Gardening: Some self-seeded plants are always welcomeBy Linda Fort
July 06, 2012
A number of little rituals are performed each year in my garden.
They involve scattering the seeds of certain plants in the hope they will come again another year.
I try to broadcast the seeds in places where I would like to see them growing.
They generally come back exactly where they like – in the vegetable patch and in the gravel path usually.
Opium poppies arrived in my garden by accident – brought in no doubt by the birds.
I love them dearly, from their papery pink party dress flowers to their rattling-maraca seed heads.
Weeded out across the vegetable patch, I allowed a sizeable clump to thrive in the corner, which is exactly where they grew last year.
In the front garden a patch of pot marigolds (Calendula officinalis) come again every year. I deadhead some but allow a few seedheads to ripen and then resow them at once. This successfully creates a cheerful patch of orange as reliably as if they were perennials.
This morning I found a packet of seeds in a small brown envelope marked shoo-fly, which is Nicandra physalodes.
I bought this blue and white annual at a plant sale many years ago and have sowed its seed ever since. I have found none in the garden this year so I clearly forgot last year. Sowing now may be too late for this year but I hope it will produce results next summer.
They usually appear in the pot my fig tree grows in along with the occasional Verbena bonariensis which is also a welcome guest from a past planting.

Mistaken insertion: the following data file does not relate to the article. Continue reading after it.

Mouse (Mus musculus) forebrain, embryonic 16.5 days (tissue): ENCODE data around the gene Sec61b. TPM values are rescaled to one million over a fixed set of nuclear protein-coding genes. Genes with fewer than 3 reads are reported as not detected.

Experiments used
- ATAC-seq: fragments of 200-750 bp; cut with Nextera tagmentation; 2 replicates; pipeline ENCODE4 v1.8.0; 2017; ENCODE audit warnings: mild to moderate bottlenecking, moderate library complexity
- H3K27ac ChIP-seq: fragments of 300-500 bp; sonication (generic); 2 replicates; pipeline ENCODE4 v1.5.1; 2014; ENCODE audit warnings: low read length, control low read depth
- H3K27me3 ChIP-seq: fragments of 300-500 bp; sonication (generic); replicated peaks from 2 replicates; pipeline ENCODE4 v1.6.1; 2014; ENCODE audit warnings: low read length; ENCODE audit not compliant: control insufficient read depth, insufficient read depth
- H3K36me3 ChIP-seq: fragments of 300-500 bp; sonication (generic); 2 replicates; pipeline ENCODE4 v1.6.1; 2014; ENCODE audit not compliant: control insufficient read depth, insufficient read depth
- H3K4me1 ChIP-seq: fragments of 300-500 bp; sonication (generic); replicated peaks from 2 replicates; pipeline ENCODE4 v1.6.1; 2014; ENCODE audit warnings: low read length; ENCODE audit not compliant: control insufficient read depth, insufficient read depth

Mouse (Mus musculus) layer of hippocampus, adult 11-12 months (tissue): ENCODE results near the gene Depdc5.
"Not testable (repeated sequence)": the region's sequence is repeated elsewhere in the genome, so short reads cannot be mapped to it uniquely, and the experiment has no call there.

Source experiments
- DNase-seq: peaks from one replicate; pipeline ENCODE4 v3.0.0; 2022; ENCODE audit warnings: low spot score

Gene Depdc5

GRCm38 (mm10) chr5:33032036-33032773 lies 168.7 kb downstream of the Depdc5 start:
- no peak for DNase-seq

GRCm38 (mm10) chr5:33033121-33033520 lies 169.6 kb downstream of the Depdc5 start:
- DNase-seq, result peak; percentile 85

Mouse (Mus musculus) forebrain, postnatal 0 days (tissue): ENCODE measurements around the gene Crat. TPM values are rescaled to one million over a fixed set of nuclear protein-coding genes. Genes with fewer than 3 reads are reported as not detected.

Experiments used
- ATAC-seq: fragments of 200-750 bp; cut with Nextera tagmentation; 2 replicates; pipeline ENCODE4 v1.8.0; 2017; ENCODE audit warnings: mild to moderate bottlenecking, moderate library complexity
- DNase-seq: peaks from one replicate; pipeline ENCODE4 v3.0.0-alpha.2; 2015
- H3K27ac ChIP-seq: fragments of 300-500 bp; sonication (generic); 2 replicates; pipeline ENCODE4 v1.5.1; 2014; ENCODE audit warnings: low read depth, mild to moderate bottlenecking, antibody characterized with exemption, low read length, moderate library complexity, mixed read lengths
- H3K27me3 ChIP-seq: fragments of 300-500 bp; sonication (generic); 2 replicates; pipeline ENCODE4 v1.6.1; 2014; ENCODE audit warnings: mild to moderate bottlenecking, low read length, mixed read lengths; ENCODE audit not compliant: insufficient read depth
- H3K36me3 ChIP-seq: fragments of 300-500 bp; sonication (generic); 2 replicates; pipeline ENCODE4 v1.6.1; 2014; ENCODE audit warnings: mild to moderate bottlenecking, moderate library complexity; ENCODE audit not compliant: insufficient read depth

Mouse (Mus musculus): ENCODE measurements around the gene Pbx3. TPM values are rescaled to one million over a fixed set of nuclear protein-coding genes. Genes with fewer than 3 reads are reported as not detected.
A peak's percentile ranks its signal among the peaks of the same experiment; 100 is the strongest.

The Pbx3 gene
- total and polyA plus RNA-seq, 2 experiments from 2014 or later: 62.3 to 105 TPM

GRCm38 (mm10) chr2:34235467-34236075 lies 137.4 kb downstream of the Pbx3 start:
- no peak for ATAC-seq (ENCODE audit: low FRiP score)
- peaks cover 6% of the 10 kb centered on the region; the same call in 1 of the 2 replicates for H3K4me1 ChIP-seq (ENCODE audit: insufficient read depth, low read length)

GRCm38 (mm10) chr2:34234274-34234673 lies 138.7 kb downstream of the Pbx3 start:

I don’t sow Alchemilla mollis – the lime green ladies’ mantle – but it arrives unbidden and always welcome.
And a deep red vetch which I bought in a rare plant sale refuses to grow in the borders but happily seeds itself in the gravel every year where it is permitted to stay.
Red valerian is now blocking the path alongside the house.
I weeded out all the plants which appeared in the centre of the gravel path, hoping to keep them tidily to the sides, but they have flopped gracefully and rather beautifully across the path. I continue to tolerate them while they look beautiful but it means I have to lift the lawn mower to shoulder-height to get it to the back garden.
I am beginning to think that plants rule my life.
One prolific self-seeder now completely fills the border where about three years ago I weeded out every single plant.
The ghastly pink horror is Geranium endressii in full flower now. If I pull it all out now it will just leave the rest of the border looking wrecked because plants growing up together prop each other up.
A job in the autumn – more in hope than expectation – will be to make another blitz and try to get rid of it again.
Some visitors you are glad to see and others have outstayed their welcome as soon as they walk in the door.